I think a lot of people just aren't prepared for the cost after you purchase a horse. Especially when you have to buy feed for them, plus vet bills and farrier costs.
     
  6. cassie

    cassie Overrun With Chickens

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    Horses aren't all that much trouble if you have a healthy horse. You need to buy hay, about four tons a year for the average horse, and the amount of grain you need depends a lot on how much work he does. You may or not need shoes, depending on where and how much you ride. You can give your own shots. My 23 year old mare has had to see the vet only a couple times in her life and that was to get her teeth floated.
     
  7. chickened

    chickened Overrun With Chickens

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    western Oregon
    Find one to test own they are out there, do it for a while, see what you think. We have leased them before.
     
    Last edited: Apr 25, 2011
  8. scbatz33

    scbatz33 No Vacancy, Belfry Full

    Jan 23, 2009
    South GA
    Four acres is plenty for one horse, providing it's decent grass and not scrub. Fencing....well I used to be a 4 plank only kind of girl. But then I've worked on farms with electric tape and pvc fencing. My horse are currently in a 22 acre field of 4 x 4 and barbed wire. Horses can and do adapt.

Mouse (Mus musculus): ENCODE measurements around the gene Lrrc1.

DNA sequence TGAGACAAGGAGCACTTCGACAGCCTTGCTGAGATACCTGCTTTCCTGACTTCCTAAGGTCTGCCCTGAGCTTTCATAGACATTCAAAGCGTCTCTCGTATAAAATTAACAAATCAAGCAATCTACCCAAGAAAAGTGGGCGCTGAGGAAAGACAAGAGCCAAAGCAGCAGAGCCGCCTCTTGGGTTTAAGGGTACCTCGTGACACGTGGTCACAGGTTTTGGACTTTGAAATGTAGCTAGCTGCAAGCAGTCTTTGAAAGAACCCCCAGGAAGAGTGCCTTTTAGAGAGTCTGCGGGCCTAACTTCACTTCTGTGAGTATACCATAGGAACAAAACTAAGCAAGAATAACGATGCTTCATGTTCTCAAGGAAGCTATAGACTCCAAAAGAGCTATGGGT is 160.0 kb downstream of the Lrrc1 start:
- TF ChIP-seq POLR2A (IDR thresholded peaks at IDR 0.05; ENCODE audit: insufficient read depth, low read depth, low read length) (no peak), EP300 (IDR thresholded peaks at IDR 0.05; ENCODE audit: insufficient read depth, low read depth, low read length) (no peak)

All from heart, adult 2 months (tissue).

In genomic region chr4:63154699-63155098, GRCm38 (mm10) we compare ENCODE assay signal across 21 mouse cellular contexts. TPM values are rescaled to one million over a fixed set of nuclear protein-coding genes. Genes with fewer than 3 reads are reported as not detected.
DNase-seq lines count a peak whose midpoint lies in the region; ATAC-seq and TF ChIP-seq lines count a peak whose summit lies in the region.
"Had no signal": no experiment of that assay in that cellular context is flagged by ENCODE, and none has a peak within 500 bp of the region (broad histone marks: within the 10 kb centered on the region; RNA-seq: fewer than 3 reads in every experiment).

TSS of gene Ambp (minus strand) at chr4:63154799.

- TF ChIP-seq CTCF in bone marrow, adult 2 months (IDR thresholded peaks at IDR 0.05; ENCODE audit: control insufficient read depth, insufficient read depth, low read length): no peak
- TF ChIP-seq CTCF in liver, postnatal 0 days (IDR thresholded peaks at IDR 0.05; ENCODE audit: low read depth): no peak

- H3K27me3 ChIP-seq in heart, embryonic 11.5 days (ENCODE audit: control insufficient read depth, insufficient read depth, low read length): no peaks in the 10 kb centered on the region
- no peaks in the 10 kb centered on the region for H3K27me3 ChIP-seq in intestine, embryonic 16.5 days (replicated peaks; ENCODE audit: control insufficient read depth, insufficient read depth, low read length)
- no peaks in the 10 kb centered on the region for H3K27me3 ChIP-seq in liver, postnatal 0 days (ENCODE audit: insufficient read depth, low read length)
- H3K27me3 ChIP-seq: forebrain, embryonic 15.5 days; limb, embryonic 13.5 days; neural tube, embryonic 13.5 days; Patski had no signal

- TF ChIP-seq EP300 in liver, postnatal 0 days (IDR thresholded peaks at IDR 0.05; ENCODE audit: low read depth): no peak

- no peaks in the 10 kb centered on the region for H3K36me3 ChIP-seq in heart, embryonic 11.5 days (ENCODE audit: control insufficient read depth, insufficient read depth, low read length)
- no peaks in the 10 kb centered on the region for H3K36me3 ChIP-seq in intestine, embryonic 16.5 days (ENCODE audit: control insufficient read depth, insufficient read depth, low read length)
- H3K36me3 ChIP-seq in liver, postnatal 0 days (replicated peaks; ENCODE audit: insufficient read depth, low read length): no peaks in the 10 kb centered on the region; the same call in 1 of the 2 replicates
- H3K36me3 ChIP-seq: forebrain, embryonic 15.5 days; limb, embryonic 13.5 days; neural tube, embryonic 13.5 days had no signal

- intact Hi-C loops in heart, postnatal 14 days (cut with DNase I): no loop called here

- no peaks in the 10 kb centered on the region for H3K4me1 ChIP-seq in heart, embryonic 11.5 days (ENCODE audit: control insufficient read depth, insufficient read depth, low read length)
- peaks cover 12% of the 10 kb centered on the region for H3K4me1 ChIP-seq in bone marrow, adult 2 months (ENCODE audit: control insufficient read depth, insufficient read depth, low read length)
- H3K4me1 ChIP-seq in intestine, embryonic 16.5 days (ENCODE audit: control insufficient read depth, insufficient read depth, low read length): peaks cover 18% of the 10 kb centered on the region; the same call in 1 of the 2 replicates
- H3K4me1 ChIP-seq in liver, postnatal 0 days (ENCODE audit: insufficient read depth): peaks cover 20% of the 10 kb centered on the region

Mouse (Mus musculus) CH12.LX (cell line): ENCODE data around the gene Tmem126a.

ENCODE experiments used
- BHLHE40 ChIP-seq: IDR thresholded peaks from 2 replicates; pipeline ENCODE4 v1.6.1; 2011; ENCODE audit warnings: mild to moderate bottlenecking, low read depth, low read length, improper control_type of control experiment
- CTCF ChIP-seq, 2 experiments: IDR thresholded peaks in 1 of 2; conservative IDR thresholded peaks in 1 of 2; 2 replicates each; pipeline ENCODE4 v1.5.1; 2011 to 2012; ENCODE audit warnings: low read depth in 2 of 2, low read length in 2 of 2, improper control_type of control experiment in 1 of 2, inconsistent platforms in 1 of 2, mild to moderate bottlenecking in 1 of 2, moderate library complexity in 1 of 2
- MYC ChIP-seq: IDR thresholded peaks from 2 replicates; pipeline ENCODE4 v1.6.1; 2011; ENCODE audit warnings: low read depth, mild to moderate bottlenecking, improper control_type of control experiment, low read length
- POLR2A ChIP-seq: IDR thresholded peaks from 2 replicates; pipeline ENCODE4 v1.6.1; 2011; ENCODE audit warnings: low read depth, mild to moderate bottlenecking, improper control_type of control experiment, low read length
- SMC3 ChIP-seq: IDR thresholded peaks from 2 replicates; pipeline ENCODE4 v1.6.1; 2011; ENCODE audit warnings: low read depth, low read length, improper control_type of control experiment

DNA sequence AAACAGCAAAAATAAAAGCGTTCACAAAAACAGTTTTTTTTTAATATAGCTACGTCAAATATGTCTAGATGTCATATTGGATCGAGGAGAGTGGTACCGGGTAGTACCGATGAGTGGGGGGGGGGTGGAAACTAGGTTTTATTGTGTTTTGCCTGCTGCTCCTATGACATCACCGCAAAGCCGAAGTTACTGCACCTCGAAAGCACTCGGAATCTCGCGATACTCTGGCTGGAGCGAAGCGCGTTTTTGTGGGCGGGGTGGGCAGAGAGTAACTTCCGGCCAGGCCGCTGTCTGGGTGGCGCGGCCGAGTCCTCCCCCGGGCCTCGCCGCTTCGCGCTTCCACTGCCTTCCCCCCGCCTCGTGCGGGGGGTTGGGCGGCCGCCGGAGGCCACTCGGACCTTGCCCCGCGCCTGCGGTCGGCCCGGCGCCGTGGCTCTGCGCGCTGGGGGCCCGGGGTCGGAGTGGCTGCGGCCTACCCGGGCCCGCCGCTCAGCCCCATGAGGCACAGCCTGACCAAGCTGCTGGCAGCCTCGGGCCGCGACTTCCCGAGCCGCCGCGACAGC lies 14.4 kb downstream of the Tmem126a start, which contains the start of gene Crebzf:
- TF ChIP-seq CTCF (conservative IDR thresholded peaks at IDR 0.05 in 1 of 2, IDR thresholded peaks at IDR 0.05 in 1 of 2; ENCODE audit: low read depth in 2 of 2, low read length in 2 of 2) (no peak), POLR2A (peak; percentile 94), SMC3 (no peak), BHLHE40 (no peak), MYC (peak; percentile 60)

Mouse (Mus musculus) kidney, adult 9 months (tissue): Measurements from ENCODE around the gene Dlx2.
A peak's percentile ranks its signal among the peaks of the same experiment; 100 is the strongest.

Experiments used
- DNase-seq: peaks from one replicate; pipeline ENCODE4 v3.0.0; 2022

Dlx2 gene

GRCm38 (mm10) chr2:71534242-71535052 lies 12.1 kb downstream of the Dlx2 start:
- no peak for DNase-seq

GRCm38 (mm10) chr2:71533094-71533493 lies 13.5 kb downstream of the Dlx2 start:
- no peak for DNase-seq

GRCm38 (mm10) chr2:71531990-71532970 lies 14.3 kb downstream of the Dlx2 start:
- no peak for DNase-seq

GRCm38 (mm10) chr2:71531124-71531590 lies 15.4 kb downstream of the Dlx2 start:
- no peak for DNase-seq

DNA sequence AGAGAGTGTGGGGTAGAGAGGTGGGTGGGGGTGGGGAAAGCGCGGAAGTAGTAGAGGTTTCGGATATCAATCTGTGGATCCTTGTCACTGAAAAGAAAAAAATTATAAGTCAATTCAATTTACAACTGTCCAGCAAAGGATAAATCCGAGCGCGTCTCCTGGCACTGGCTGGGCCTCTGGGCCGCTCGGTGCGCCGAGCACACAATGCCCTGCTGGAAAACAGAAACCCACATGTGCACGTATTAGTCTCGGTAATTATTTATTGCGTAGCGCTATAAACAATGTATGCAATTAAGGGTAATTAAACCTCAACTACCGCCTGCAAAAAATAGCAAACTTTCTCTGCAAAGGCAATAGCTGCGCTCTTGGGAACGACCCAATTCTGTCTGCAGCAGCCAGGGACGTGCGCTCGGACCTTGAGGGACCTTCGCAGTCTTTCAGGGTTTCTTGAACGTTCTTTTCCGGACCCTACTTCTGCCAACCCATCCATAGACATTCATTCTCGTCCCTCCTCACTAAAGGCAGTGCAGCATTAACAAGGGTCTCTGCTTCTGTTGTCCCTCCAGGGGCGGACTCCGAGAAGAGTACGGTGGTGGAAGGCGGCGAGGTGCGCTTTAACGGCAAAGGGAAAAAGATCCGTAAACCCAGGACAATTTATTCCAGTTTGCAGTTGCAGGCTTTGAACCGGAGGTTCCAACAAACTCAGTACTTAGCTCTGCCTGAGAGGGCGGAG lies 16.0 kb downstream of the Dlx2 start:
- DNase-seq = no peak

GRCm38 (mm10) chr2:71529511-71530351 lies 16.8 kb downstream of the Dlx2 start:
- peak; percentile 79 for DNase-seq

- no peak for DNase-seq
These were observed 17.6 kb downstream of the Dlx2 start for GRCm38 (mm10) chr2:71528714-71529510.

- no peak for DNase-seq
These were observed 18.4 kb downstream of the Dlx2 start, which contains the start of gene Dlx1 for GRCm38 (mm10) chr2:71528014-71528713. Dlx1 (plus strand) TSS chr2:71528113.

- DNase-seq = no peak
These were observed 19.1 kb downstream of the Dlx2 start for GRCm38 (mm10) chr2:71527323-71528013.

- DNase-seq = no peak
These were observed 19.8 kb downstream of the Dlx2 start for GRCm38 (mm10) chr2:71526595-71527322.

Healthy horses can be very low expense....relatively speaking. But a high maintenance horse who is a hard keeper is a money pit waiting to happen.

    I would think hard about why you are so down on getting a horse after wanting one for so long. Maybe it's your own way of telling yourself to wait a bit longer before you jump off the deep end.
     
  9. theoldchick

    theoldchick The Chicken Whisperer

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    May 11, 2010
    Well, if you think about it breathing requires work. Just imagine what your brain has to do just to get our lungs to expand, make all the cells rush about to nourish our muscles, and so forth. All those neurons firing just right so we can take in oxygen. Most of us are not even aware of what is going on but our bodies are working hard even if we are sleeping.